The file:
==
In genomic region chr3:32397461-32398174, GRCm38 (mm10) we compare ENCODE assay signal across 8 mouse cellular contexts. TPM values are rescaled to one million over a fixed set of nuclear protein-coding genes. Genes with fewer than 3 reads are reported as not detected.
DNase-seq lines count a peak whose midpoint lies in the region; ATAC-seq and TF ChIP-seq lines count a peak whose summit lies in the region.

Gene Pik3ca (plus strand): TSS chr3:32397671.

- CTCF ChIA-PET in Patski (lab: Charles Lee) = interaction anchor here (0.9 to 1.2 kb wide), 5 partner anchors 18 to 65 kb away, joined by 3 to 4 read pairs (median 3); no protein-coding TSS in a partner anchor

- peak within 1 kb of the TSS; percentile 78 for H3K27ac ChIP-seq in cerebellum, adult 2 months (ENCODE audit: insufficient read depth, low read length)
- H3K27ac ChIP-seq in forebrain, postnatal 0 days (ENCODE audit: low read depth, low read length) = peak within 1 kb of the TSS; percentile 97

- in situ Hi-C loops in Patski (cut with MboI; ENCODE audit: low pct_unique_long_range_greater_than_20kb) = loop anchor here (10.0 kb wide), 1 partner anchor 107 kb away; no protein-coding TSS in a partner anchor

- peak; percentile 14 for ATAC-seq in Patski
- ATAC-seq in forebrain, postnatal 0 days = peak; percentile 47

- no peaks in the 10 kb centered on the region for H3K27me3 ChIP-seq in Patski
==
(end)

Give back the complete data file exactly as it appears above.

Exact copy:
In genomic region chr3:32397461-32398174, GRCm38 (mm10) we compare ENCODE assay signal across 8 mouse cellular contexts. TPM values are rescaled to one million over a fixed set of nuclear protein-coding genes. Genes with fewer than 3 reads are reported as not detected.
DNase-seq lines count a peak whose midpoint lies in the region; ATAC-seq and TF ChIP-seq lines count a peak whose summit lies in the region.

Gene Pik3ca (plus strand): TSS chr3:32397671.

- CTCF ChIA-PET in Patski (lab: Charles Lee) = interaction anchor here (0.9 to 1.2 kb wide), 5 partner anchors 18 to 65 kb away, joined by 3 to 4 read pairs (median 3); no protein-coding TSS in a partner anchor

- peak within 1 kb of the TSS; percentile 78 for H3K27ac ChIP-seq in cerebellum, adult 2 months (ENCODE audit: insufficient read depth, low read length)
- H3K27ac ChIP-seq in forebrain, postnatal 0 days (ENCODE audit: low read depth, low read length) = peak within 1 kb of the TSS; percentile 97

- in situ Hi-C loops in Patski (cut with MboI; ENCODE audit: low pct_unique_long_range_greater_than_20kb) = loop anchor here (10.0 kb wide), 1 partner anchor 107 kb away; no protein-coding TSS in a partner anchor

- peak; percentile 14 for ATAC-seq in Patski
- ATAC-seq in forebrain, postnatal 0 days = peak; percentile 47

- no peaks in the 10 kb centered on the region for H3K27me3 ChIP-seq in Patski